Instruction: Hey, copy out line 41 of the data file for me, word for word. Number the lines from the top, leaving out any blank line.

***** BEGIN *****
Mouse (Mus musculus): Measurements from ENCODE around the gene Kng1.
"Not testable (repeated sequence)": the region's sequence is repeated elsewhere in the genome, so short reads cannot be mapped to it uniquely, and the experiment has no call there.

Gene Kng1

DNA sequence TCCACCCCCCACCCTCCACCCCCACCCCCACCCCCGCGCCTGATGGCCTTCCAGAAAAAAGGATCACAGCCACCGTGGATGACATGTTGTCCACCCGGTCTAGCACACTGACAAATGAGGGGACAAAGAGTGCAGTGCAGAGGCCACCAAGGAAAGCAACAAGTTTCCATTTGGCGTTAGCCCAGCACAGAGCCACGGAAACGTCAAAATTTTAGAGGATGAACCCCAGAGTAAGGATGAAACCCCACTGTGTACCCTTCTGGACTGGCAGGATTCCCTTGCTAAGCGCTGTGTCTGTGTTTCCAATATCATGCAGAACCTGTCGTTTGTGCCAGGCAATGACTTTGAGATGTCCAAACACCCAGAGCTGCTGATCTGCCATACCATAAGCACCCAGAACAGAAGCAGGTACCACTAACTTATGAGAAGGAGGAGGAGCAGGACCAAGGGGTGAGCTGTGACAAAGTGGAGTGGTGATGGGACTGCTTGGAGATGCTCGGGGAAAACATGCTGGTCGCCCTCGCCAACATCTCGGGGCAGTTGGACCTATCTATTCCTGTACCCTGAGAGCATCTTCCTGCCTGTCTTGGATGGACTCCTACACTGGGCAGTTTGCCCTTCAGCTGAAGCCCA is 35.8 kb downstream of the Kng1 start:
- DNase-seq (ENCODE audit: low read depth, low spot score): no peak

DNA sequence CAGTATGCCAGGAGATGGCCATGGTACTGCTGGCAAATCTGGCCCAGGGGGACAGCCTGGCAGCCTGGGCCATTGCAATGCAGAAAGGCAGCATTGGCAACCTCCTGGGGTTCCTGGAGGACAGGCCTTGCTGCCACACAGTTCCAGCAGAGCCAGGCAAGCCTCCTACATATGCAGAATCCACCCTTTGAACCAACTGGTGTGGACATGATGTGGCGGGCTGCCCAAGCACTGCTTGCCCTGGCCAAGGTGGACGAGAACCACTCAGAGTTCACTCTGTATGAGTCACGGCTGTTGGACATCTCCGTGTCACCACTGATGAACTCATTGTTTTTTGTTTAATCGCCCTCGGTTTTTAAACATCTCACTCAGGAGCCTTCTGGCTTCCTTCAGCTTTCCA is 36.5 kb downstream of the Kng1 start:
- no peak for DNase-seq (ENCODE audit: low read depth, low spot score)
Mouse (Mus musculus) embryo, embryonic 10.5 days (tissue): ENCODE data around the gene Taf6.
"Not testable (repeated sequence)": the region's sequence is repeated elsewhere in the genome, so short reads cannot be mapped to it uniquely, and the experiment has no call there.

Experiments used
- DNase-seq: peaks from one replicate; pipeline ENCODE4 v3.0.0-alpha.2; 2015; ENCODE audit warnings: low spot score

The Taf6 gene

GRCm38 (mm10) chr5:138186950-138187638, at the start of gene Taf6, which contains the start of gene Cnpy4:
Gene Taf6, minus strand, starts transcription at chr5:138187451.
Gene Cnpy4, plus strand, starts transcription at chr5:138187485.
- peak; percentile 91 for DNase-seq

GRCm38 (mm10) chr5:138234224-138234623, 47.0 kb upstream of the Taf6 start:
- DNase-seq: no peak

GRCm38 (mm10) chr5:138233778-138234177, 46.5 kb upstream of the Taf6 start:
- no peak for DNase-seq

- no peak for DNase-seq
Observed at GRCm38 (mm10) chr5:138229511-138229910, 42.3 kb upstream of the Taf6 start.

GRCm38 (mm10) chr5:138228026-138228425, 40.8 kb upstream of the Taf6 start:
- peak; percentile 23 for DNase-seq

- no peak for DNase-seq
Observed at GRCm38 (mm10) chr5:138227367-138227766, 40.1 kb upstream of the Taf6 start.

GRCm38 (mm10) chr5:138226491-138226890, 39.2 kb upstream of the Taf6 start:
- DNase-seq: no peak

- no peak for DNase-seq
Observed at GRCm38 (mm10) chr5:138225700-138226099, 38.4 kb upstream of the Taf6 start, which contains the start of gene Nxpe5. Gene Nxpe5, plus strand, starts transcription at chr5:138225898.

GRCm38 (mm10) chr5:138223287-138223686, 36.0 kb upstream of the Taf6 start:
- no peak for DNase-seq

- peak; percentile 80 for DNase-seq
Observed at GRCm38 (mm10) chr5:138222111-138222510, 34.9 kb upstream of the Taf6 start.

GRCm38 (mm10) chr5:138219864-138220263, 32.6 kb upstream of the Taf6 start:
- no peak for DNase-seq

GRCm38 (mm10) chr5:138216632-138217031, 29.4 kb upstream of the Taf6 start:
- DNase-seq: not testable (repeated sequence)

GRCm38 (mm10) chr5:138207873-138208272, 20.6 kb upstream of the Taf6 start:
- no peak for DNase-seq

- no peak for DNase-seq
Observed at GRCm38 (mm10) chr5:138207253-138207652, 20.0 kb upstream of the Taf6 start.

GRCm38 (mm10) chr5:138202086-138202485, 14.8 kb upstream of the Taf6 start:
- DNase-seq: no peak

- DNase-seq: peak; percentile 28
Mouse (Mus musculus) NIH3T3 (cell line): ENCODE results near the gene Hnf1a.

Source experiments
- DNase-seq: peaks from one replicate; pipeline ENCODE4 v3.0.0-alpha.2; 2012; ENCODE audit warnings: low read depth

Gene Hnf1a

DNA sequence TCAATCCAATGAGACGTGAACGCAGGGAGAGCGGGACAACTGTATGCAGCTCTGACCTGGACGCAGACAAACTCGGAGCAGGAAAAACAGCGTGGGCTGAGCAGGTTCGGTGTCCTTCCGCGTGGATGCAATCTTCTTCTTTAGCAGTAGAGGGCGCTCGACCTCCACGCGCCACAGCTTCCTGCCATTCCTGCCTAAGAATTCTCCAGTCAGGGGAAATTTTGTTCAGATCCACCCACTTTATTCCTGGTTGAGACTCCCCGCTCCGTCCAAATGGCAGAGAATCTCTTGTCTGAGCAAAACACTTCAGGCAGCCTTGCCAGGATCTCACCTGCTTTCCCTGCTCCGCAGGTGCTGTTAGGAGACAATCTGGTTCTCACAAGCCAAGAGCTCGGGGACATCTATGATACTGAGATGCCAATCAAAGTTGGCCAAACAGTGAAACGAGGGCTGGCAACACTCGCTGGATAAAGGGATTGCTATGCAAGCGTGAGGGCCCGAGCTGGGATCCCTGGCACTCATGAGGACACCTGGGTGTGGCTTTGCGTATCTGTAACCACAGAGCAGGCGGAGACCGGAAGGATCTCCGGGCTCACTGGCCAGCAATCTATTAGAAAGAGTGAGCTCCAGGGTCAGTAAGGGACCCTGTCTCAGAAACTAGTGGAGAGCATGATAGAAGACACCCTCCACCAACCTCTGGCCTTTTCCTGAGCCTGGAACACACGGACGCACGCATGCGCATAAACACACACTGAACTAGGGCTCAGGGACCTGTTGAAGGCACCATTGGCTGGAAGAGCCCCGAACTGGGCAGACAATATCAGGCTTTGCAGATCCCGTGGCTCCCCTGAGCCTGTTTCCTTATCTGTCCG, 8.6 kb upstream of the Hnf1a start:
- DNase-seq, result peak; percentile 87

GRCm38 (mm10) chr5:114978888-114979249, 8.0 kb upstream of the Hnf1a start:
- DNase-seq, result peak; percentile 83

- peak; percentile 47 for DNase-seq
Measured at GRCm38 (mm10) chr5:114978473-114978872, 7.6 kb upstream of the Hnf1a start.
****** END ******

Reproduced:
- no peak for DNase-seq